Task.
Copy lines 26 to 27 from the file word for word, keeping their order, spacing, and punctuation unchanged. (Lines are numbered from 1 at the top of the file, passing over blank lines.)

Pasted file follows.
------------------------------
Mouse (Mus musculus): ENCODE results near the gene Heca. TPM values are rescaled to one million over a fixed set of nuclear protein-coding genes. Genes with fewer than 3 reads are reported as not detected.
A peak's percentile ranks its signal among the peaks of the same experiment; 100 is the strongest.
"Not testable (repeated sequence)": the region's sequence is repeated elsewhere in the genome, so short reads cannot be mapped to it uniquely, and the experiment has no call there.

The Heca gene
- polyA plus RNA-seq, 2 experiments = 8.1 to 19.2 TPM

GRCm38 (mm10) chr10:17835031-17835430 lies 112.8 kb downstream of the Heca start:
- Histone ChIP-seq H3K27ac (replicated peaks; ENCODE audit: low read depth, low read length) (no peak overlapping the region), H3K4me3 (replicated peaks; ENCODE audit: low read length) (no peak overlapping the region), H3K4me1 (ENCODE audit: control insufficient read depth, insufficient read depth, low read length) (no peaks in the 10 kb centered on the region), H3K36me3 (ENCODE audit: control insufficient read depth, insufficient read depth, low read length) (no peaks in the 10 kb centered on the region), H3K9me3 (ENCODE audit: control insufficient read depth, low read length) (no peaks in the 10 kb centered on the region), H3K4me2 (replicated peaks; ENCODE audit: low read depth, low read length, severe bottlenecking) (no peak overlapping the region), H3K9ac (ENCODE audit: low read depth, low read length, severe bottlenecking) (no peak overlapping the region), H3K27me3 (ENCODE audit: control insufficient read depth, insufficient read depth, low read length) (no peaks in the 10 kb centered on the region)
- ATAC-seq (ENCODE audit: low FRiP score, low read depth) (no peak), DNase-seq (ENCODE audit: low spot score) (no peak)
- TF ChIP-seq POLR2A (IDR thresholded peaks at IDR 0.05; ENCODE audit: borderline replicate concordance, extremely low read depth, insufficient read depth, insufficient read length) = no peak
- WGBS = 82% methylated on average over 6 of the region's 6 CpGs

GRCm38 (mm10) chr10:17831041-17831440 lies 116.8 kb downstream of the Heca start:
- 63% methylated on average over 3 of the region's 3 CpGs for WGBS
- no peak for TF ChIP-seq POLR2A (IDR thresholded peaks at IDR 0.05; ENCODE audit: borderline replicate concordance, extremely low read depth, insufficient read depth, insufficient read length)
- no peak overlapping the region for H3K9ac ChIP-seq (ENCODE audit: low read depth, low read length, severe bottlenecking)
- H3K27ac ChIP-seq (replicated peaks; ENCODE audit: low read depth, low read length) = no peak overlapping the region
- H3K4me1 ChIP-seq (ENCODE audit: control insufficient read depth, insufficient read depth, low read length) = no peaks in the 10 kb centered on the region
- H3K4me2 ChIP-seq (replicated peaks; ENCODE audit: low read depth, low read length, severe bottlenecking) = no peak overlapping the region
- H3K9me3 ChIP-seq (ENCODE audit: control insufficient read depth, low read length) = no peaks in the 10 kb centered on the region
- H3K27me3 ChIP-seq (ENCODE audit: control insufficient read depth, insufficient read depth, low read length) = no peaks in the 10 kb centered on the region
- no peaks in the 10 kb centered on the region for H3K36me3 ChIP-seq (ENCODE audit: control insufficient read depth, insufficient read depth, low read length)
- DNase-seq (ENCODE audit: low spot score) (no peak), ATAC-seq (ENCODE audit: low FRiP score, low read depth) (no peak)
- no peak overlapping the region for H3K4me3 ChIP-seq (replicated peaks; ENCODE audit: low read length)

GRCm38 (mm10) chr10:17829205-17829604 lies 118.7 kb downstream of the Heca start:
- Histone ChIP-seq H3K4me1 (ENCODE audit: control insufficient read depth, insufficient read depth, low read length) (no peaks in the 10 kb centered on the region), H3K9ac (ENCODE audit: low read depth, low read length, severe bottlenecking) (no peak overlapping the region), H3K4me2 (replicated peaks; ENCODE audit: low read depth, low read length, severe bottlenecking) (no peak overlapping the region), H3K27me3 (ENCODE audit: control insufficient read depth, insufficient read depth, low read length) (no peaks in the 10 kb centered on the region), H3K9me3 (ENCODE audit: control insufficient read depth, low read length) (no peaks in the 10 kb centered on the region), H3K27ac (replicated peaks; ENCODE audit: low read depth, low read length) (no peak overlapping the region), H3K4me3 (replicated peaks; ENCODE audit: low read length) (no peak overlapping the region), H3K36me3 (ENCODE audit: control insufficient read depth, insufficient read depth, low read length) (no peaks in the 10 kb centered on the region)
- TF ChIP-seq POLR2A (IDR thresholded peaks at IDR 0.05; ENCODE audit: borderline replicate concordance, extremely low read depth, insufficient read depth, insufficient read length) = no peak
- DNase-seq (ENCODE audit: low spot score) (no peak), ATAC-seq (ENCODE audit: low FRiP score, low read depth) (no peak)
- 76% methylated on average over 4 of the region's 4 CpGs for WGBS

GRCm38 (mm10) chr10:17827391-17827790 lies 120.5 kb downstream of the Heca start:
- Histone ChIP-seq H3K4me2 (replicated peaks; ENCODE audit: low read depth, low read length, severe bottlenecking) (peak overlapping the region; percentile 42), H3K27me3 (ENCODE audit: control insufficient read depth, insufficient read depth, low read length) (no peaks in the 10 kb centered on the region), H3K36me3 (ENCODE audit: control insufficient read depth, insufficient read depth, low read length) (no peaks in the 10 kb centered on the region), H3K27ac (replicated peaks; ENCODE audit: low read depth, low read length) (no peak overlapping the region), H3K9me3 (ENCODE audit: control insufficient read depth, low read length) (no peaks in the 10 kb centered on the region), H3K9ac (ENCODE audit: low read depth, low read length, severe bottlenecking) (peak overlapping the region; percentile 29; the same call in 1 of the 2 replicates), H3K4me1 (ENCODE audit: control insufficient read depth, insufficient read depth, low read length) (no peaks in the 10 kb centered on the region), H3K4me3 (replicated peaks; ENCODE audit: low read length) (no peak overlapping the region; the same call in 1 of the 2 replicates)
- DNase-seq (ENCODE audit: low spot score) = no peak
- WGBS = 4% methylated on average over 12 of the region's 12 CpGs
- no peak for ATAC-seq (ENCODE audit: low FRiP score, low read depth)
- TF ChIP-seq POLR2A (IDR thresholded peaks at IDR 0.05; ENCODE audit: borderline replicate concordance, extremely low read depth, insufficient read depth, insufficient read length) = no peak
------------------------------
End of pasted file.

- DNase-seq (ENCODE audit: low spot score) (no peak), ATAC-seq (ENCODE audit: low FRiP score, low read depth) (no peak)
- 76% methylated on average over 4 of the region's 4 CpGs for WGBS